Dr Gearóid Ó hAllmhuráin
Tracin'–Traditional Music from the West of Ireland (with Patrick Ourceau)

Tracin’–Traditional Music from the West of Ireland (Gearóid Ó hAllmhurain &  Patrick Ourceau)

GEARÓID O hALLMHURÁIN and PATRICK OURCEAU – “Tracin’ – Traditional Music from the West of Ireland”Celtic Crossings, 1999
Tracing the Oral Tradition of Irish Music

IRISH VOICE (Feb.24-March 2,1999)

Old-time Irish dance music is an oral tradition. There are, to be sure, many printed collections of reels, jigs and other tunes, but most traditional musicians still learn the bulk of their repertoire by ear. Many highly respected Irish fiddlers, pipers, accordionists and other instrumentalists don’t read music at all, which doesn’t seem to have done them much harm. Information does get lost in the oral transmission of tunes from musician to musician.

Listeners new to Irish traditional music are often amazed to discover that many players don’t seem to know the names of the tunes they play or even whether a particular piece of music was composed last month or 200 years ago. It is not all as haphazard as it seems, however, and there are musicians who really do care about the names, settings and history of the tunes.

Clare concertina player Gearóid Ó hAllmhuráin and New York fiddler Patrick Ourceau are two such players. Tracin’, their just-released recording, takes its name from what Ó hAllmhuráin calls “a natural talent borne by most Irish people.” Irish conversation, according to Ó hAllmhuráin’s liner notes, “is as much an art of remembering as a means of communication.”

Such tracing, he writes, “can unravel a mosaic of family genealogies, as well as recall a throng of forgotten exiles, political conspiracies, local poets and sporting heroes.” It can also root out the real history of traditional musicians and the tunes they play. What Ó hAllmhuráin and Ourceau are tracing on their superb duet disc is music played and sometimes composed by older master musicians of Clare and east Galway.

Among the Clare players whose tunes are borrowed for this recording are fiddle legends Paddy Canny and Bobby Casey, uilleann piper Willie Clancy and Ó hAllmhuráin’s concertina mentor, Paddy Murphy.

From the east Galway side, they draw on the repertoire of fiddlers Lucy Farr, Paddy Kelly and Paddy Fahy; flute players Jack Coen, Eddie Moloney, Stephen Moloney, Tommy Whelan and Jack Coughlan; and button accordionist Joe Burke.

All these musicians are enshrined in the pantheon of Irish traditional music heroes, and most younger musicians at least know their names. Not all, however, are interested in keeping alive their old-time tunes and styles.

Even in traditionalist strongholds like Clare and east Galway, the usually illusory lure of commercial success has tempted many of today’s best young players to “modernize” their music by playing at breakneck tempos, performing with bass and drums and generally acting like rock-and-rollers.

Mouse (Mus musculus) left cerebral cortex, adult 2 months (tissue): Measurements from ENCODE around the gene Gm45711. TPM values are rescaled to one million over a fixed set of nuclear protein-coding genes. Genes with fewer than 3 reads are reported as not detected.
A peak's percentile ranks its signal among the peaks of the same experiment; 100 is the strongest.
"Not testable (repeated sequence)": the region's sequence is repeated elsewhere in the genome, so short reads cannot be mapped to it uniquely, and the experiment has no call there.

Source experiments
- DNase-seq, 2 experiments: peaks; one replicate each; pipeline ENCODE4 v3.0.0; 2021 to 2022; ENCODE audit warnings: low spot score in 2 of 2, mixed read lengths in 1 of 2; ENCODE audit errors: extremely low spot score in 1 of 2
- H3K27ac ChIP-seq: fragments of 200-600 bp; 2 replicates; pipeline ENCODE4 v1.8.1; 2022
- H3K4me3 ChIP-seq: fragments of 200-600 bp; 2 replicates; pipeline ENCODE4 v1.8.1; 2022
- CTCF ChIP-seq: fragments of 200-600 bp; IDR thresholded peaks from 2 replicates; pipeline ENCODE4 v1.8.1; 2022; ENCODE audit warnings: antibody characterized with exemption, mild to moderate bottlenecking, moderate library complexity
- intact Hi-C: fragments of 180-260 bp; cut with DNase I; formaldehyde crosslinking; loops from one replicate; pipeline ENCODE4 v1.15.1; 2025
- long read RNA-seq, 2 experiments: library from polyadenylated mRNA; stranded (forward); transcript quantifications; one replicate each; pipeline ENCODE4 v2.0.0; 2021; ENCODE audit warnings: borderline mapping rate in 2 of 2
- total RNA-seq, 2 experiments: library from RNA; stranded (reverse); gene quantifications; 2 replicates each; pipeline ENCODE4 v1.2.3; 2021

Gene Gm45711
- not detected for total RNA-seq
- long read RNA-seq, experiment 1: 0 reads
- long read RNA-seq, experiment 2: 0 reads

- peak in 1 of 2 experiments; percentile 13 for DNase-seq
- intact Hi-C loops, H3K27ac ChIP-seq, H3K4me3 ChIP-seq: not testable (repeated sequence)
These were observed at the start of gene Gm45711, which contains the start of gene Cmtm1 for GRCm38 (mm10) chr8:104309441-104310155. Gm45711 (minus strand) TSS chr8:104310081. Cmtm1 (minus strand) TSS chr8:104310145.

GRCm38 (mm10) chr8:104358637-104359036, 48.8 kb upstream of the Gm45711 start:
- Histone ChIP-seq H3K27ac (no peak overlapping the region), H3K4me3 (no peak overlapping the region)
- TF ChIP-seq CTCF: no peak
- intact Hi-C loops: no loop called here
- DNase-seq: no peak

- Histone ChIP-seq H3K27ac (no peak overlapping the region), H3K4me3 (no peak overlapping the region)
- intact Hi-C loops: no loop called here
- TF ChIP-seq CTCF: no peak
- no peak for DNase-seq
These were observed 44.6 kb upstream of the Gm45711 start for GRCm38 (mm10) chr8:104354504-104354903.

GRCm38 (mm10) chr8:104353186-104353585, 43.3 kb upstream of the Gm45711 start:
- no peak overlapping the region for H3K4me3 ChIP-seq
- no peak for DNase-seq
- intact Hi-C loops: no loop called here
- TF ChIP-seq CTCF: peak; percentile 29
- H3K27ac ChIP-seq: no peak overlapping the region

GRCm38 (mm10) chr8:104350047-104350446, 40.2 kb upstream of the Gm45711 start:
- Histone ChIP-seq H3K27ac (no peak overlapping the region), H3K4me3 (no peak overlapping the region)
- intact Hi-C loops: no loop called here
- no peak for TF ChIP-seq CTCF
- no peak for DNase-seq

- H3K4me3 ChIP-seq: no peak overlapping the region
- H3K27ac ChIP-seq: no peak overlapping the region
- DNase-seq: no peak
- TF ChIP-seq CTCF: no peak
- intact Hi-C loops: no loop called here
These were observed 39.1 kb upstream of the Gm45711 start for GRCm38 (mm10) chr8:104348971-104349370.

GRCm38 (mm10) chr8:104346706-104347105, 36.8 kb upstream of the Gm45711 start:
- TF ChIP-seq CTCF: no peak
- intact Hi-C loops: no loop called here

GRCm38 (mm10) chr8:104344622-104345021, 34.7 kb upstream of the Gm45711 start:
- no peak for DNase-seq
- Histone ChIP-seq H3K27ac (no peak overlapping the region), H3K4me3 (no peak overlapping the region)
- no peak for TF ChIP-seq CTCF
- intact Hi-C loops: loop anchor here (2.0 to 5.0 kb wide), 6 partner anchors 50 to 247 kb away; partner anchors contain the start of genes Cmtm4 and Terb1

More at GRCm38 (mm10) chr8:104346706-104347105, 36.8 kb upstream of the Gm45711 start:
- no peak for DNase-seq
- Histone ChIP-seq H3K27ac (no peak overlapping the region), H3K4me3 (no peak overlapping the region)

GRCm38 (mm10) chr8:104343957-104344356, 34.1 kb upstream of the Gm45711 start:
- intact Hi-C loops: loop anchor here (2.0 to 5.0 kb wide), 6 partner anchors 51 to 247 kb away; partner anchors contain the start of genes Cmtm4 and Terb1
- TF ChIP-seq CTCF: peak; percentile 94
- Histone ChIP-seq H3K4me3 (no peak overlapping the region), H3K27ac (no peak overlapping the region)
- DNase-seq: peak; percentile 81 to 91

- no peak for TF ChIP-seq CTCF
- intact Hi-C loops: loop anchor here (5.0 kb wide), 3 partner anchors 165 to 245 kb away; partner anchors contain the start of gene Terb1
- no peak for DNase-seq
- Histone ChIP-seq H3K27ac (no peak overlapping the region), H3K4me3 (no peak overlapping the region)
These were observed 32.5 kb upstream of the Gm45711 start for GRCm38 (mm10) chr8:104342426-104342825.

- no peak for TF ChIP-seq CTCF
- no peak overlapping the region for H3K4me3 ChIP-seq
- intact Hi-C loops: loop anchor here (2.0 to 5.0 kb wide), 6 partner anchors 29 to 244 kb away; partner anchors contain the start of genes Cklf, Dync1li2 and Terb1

It’s not possible, or even desirable, for Irish traditional music to stand still. But without some degree of respect for and continuity with the style of the old masters, Irish music could all too easily escape from its roots in the way that commercialized American country music has lost touch with its own down-home folks heritage.

Gearóid Ó hAllmhuráin and Patrick Ourceau know this, and their duets on Tracin’ are a salutary reminder of the timeless charms of genuine, old-time traditional music. They are not mere slavish imitators, and occasionally branch out to include newly composed Irish tunes or pieces from Quebec and Cape Breton Island.

Whatever Ó hAllmhuráin and Ourceau play, however, they honor their musical forebears by sticking with the relaxed tempos and lower-pitched tuning preferred by many older musicians, and by preserving unchanged the original settings of classic tunes.

Ó hAllmhuráin, originally from Ennis, County Clare, is a professor at the University of San Francisco. Ourceau, born in Paris, France, now lives in New York City, where he performs and teaches music. Despite this physical separation, they perform frequently in places as far afield as Alaska and France.

They have been playing together, in fact, since 1985, when Ó hAllmhuráin was studying at the Sorbonne in Paris. These years of musical partnership allow them to play in tandem with almost telepathic sensitivity, producing duets in which fiddle and concertina blend into one seamless stream of sound.

Tracin’ includes tasteful and harmonious backing from accompanists who include New Yorker Brendan Dolan and Cape Breton Islander Barbara Magone on the piano, San Francisco harpist Margaret Davis and Dublin-born New York guitarist Eamon O’Leary. New York flute player Linda Hickman also contributes to a couple of lovely trio selections.

There are also tracks, notably the jig selection “Jack Coughlan’s/Lady Gordon’s” and the reels “The Maids of Mitchelstown/The Bunch of Keys,” on which Ó hAllmhuráin and Ourceau are gloriously unaccompanied.

–Don Meade, ON THE FIDDLE